Australia: ACT Construction Safety Update - Inquiry to Improvement


In 2012, the Australian Capital Territory (ACT) had the highest rate of workplace injury in all of Australia with 1 in 40 workers likely to sustain a serious workplace injury. Tragically, 4 workers lost their lives, prompting an industry inquiry into ACT construction safety.

In 2012, the ACT Government commissioned an independent inquiry into workplace health and safety (WHS) regarding the ACT construction industry (Inquiry). The Inquiry was established in September 2012 to investigate compliance with, and the application of, WHS laws in the ACT construction industry, following the fourth workplace death in less than a year.

The results of the Inquiry were released in the Getting Home Safely Report (Report) which found that a substantial overhaul of safety culture across the ACT construction industry was required to facilitate change and reduce workplace deaths and serious injury.

The Report, released on 26 November 2012 identified a number of factors contributing to the ACT's distressing workplace safety statistics, including:

  • a culture of complacency – accepting of the incidence and inevitability of workplace injury;
  • the burden of additional safety compliance costs in an already competitive industry;
  • pressures to complete work within budget and time constraints;
  • lack of training and education and an overemphasis on paperwork; and
  • a fundamental misunderstanding of how to identify, assess and control risks.

The Report found that systemic reforms are required across the construction sector and industry bodies. The Report made 28 recommendations to improve workplace safety summarised as follows:

Sector Recommendations
ACT Government
  • Review powers and responsibilities with the ATO, Fair Work Australia and other Agencies to eradicate sham contracting practices
  • Consider powers and responsibilities under ACT workers compensation legislation and use data for assessing work safety compliance
  • Champion a national approach to registration of engineers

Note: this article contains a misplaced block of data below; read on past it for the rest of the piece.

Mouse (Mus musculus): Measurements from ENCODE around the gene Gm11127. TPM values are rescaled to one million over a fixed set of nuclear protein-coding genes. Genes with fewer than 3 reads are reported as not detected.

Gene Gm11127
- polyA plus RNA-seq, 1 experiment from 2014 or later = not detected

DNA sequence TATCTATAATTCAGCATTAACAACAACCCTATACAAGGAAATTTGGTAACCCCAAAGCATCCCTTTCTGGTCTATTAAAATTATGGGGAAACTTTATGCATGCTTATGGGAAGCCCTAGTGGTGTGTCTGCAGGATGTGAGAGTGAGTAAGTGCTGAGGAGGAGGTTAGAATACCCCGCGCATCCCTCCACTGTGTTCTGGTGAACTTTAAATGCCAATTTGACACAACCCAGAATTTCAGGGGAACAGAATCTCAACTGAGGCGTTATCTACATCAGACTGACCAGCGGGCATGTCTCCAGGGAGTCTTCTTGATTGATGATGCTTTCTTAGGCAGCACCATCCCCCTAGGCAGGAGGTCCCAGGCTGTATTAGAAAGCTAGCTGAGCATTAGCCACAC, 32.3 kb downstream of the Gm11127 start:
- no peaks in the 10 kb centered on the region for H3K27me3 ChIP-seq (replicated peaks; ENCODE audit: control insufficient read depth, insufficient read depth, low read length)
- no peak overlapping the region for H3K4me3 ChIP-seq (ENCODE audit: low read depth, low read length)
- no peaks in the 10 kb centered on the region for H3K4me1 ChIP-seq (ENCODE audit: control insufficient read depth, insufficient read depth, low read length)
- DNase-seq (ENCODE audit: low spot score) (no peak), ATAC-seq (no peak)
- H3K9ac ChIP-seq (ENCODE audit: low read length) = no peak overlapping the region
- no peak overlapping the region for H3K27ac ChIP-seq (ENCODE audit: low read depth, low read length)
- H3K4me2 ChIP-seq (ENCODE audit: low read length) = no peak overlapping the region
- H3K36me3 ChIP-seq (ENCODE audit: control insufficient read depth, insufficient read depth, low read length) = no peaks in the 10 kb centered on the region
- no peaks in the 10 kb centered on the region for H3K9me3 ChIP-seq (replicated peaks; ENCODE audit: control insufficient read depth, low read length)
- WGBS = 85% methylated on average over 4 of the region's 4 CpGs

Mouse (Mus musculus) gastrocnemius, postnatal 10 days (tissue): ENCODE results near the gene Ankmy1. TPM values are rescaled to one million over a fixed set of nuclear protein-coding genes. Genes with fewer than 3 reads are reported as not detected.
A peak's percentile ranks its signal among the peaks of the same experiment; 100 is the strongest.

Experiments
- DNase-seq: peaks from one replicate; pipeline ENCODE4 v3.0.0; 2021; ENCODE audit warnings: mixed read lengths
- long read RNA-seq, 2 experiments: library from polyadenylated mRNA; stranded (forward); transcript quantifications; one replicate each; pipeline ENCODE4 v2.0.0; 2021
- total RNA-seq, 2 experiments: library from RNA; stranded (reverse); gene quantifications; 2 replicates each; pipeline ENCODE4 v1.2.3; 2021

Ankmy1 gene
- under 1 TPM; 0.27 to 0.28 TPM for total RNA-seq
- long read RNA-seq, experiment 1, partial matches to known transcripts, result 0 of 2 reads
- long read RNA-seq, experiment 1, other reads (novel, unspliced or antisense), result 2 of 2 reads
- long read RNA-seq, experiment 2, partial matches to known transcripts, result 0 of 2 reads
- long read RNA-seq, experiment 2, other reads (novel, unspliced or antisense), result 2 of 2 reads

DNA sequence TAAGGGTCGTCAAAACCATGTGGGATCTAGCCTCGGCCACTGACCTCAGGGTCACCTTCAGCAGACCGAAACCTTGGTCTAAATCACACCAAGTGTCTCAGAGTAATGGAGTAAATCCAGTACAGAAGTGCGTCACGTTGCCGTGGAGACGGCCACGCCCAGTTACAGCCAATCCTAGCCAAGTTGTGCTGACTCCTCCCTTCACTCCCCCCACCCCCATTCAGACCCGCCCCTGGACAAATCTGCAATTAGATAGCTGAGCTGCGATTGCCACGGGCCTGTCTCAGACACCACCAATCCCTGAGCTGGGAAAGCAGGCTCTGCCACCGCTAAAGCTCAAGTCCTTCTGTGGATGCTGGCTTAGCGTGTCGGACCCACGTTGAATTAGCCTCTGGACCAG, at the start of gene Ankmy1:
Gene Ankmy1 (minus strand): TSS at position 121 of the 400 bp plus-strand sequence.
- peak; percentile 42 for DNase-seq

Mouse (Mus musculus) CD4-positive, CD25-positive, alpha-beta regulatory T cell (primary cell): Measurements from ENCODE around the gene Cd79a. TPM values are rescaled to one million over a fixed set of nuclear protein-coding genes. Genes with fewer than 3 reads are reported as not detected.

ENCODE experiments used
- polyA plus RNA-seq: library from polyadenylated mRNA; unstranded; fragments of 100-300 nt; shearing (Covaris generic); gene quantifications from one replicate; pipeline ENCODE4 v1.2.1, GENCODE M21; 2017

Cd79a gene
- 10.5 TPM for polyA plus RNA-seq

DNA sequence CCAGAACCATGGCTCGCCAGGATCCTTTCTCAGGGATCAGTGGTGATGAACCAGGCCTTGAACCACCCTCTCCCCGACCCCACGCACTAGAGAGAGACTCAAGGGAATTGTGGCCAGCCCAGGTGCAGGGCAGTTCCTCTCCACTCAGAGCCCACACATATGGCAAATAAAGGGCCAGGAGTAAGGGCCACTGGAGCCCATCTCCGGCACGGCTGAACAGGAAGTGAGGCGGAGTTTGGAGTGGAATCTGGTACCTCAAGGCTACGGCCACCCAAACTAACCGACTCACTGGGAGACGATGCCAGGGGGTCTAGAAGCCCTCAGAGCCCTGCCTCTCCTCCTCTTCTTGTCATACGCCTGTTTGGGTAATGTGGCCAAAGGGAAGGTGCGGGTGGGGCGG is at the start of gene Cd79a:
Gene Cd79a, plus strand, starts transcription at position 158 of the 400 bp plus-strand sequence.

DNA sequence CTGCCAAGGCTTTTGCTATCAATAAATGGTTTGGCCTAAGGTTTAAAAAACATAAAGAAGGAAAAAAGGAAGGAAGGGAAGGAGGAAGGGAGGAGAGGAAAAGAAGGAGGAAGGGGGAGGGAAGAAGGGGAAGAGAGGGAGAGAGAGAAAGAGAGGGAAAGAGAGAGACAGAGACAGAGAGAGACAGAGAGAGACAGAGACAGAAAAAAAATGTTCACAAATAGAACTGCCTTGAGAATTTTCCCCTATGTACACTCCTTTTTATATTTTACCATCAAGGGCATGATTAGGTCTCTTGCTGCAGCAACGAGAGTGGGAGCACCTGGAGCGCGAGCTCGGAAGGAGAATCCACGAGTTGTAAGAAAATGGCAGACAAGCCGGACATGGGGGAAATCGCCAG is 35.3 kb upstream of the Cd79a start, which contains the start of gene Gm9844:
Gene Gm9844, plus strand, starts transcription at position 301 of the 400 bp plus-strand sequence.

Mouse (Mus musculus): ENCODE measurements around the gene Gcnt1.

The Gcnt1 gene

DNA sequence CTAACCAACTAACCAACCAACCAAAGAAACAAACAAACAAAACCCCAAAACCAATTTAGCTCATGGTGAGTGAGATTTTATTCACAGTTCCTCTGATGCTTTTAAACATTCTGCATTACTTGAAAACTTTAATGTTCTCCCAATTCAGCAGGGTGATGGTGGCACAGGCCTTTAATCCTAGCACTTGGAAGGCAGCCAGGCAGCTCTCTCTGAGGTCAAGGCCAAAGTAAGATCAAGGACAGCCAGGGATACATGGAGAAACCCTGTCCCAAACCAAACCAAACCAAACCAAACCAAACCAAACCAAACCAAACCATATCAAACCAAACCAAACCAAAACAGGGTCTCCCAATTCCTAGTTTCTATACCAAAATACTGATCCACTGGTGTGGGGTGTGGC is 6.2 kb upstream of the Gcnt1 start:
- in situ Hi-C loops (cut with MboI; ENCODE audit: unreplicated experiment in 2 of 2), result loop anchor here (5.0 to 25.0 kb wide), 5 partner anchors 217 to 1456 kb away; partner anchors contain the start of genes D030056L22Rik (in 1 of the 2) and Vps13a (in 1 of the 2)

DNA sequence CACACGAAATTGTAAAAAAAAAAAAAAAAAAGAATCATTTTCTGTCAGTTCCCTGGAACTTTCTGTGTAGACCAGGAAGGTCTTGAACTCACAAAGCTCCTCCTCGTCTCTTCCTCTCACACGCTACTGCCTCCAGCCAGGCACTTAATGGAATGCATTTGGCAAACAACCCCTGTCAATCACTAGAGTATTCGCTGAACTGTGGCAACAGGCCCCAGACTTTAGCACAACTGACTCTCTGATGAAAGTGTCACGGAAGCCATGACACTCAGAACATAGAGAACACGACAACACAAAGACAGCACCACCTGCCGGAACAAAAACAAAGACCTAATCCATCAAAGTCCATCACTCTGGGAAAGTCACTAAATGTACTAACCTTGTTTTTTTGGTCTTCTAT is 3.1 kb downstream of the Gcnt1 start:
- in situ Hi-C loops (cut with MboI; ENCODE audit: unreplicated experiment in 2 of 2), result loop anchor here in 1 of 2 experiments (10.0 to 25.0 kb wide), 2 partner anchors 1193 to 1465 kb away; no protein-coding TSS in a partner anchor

• Provide input into White Card training and review all current training arrangements
  • Increase infringement provisions and publish notices
  • Collaborate and co-ordinate worksite targets and enforcement systems
  • Develop and implement Shared Services Procurements 'active certification'
  • Incorporate safety considerations into tender selection processes
Safe Work Australia
  • Work with industry to develop training and information across jurisdictions, including training for health and safety committee members
ACT Building and Construction Industry Training Fund Authority
  • Align subsidisation of training costs with high priority areas
WorkSafe ACT (also the Regulator)
  • Develop training and guidance for all levels within industry on risk management
  • Provide education and enforcement activities
  • 12 new inspector positions and possibly 2 legal staff for prosecutions
Master Builders Association (MBA) and Housing Industry Association (HIA)
  • Promote safety culture on worksites
  • Work with the Office of the Federal Safety Commissioner and employers to prioritise practical safety initiatives over paperwork
  • Lead the development of clear frameworks for safety management on worksites, including allocation of responsibility for oversight of safety
  • Recommend minimum competencies and training
  • Investigate viability of cadetship program for construction industry project managers
Principal contractors
  • Place a greater emphasis on induction
  • Accept responsibility for conduct of subcontractors, and impose appropriate safety requirements for size of subcontractor
  • Provide education and guidance on toolbox talks and induction

Steps towards improvement
Despite the rejection of two key recommendations from lead industry player, MBA in March 2013 (concerning the development of safety frameworks on ACT construction sites, and provision of guidance on responsibility for oversighting safety, minimum training and competency requirements), momentum towards change is developing pace:

Organisation Action
ACT Government
  • Accepted all recommendations within the Report in Feb 2013
  • Has committed to establishing an Industrial Magistrates Court in the ACT
  • Has stated it is considering engaging a dedicated WHS expert to promote cultural change
  • Is considering introducing random impairment testing on construction sites
  • Is working on producing a set of national housing code of practice guidelines to target safety
National workers compensation insurer, GIO
  • Announced in March 2013 that it was likely to pass the cost of new levies to improve construction industry safety in the ACT on to employers
ACT WorkSafe
  • Has scheduled the 2013 Work Safety Conference 'Building Safety - Bridging the Gap' on 1-2 June 2013. The Conference will build on the findings and reinforce the learning from the Report for the construction industry.
  • Norton Rose Australia's Occupational Health Safety and Security (OHSS) team will be conducting a mock court hearing at the 2013 Work Safety Conference 'Building Safety - Bridging the Gap'. The hearing will be moderated by Alena Titterton, Special Counsel in the Canberra OHSS team, and is designed to illustrate the legal ramifications which a company and its directors may face if charged with breaches of the WHS Act in the aftermath of a construction industry workplace tragedy.

The content of this article is intended to provide a general guide to the subject matter. Specialist advice should be sought about your specific circumstances.

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